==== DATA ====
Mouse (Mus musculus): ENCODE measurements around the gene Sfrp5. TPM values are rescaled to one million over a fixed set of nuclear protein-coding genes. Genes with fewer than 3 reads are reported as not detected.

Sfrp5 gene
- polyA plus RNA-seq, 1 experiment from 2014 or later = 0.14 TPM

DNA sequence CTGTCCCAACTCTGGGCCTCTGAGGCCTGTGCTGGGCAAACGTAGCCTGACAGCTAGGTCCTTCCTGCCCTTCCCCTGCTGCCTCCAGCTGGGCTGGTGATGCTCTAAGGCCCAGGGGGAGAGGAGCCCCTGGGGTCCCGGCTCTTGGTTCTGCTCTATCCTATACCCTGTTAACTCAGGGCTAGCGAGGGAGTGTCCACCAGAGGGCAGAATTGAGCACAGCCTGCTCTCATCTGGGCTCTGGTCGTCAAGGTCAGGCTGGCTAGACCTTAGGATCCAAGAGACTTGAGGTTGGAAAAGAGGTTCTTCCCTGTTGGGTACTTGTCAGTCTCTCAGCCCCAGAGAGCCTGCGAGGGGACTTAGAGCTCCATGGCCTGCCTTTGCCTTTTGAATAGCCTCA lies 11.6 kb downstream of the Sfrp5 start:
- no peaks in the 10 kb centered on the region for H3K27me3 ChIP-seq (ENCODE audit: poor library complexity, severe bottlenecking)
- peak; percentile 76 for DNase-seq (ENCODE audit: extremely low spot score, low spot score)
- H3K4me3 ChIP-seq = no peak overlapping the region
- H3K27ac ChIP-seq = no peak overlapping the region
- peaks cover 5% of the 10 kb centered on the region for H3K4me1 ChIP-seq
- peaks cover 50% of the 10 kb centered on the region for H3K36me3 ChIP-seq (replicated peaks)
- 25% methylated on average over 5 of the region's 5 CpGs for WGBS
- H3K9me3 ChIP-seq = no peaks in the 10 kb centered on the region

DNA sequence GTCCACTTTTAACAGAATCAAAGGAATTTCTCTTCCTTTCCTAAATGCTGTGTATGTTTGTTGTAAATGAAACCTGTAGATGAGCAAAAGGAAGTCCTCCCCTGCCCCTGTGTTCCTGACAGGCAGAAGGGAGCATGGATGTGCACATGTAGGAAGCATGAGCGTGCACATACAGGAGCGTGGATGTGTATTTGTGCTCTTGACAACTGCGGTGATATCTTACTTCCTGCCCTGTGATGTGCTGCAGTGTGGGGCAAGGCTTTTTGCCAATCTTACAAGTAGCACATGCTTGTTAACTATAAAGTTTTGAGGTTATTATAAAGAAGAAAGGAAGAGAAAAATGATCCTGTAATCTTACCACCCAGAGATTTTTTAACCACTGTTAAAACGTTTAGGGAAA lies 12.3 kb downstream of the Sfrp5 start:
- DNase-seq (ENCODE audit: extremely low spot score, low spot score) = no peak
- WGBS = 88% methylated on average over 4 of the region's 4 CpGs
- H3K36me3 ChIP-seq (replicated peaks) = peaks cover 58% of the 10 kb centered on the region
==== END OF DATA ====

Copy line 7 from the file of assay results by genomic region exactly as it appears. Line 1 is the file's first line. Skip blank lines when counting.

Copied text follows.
- H3K4me3 ChIP-seq = no peak overlapping the region